When we decided to come to Nepal, there was one thing that I knew I needed to do this time around – make it to Everest Base Camp. I didn’t need to climb the mountain (I am actually pretty scared of heights, and I’m kind of a wimp in the cold so all in all, the summit wasn’t that appealing). I just wanted to stand at the bottom of Everest and marvel at its grandeur.
The typical way to get to Everest Base Camp is to take a small plane from Kathmandu to the trailhead at Lukla. From here you are deep enough in the Khumbu moutain range to make it to Base Camp in about 6 days. Deciding that this sounded just a little too easy, I persuaded my group that it would be much more interesting to begin the hike 7 days down trail in the hill town of Jiri. We could take a bus to Jiri and do the whole trip overland, on the same route taken by Sir Edmund Hillary’s expedition in 1953 and the Swiss the year before them. To me, this sounded romantic.
What I did know about this option is that it would take us through some of the less developed country side, allow us to stay in simple tea houses (where the walls were just thin sheets of wood, the toilets were squatters, and there was minimal electricity and running water), and expose us to a taste of the more traditional Nepal. On this stretch of the hike, young kids would still greet us with a hand clasped “namaste” before giggling and running off. The Buddhist Mani stones would be intermixed with Hindu temples. We would get to know everyone else on the trail (there were 12 of us total). It was a chance to feel like we had done something unique, something that the typical tourist here does not choose to do.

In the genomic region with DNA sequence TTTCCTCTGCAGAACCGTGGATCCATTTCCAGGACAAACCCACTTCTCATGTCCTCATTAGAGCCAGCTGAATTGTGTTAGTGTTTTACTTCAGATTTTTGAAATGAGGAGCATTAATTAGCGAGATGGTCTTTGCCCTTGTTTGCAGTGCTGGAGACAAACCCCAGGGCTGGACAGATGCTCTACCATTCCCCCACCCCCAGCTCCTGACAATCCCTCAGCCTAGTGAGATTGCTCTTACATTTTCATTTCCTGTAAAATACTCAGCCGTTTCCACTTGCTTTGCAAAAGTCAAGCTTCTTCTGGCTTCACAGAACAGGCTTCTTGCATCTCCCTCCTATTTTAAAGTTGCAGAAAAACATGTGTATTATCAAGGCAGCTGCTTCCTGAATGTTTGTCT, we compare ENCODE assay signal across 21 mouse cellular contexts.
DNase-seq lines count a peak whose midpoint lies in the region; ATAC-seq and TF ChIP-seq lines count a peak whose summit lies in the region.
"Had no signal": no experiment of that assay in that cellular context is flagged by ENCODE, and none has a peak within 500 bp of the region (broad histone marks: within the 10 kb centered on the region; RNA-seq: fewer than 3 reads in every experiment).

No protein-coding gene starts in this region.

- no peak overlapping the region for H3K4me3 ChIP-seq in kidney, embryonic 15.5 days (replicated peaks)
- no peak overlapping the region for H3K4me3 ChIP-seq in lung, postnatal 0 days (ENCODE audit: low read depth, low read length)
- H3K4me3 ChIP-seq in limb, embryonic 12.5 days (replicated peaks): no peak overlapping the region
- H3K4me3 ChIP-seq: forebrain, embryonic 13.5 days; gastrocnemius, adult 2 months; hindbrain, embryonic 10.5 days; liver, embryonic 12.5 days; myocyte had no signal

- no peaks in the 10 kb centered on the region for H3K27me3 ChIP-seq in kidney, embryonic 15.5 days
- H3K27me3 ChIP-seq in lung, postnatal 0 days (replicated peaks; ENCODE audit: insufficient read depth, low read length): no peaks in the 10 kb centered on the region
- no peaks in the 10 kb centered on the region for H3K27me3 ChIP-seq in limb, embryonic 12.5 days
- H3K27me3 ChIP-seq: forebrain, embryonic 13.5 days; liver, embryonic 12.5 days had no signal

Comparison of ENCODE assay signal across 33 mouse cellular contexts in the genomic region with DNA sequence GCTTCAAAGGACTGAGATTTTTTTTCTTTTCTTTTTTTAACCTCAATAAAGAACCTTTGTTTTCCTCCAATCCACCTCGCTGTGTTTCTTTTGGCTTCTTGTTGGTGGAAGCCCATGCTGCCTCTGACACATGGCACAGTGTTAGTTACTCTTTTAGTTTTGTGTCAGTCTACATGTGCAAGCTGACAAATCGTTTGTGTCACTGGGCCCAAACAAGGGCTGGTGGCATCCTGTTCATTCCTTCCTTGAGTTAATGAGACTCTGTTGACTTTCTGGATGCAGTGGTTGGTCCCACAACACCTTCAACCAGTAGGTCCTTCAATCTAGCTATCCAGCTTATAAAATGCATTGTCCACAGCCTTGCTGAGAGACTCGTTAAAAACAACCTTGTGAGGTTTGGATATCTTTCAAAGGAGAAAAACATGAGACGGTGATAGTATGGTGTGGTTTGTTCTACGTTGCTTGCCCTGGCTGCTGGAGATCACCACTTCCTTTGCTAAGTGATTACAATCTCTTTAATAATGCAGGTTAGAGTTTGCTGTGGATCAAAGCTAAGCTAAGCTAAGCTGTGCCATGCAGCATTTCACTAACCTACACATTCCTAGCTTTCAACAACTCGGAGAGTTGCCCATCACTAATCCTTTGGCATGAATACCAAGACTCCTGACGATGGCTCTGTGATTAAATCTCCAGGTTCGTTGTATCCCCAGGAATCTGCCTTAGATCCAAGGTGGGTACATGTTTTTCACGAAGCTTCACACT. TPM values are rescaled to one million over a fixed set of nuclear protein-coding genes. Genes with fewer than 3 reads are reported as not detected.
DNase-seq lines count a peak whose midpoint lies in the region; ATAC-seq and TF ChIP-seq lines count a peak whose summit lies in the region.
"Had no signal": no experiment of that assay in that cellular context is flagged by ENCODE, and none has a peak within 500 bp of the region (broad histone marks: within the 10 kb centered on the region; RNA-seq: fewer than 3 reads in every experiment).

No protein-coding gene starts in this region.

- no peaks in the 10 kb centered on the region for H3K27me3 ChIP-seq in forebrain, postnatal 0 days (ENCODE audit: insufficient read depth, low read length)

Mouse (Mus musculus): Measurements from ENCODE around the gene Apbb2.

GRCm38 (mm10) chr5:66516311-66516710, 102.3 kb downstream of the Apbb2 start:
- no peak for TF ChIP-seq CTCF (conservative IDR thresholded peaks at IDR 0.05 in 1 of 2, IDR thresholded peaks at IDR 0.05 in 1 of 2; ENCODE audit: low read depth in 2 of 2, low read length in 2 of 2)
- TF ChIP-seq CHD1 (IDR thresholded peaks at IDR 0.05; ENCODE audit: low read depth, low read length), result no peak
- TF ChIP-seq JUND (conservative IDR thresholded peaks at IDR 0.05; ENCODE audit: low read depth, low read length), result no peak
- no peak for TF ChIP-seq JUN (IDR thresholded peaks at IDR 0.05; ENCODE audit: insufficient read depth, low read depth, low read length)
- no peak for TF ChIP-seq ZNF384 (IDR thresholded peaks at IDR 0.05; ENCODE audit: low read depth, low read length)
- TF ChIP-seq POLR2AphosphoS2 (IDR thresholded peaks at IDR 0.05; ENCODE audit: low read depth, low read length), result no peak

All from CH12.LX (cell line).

What I didn’t realize when I proposed this option is that it entails going over a number of 3000-3600m (10,000-12,000ft) passes and several river crossings at altitudes between 1100-2000m (3500-6500ft). We were climbing 1000m (3300ft) in an afternoon just to come back down in the morning. Add to this that two hours into the trek from Jiri, the sole fell off of both of my boots, meaning that I had no option but to do this whole stretch of the trek in my sandals, three of our group were hiking in spanking new boots, and one of the girls had a sprained ankle.
By the time we made it to Lukla the “hills” had kicked our butts.
All the better we’d find out. It was only up-hill from there.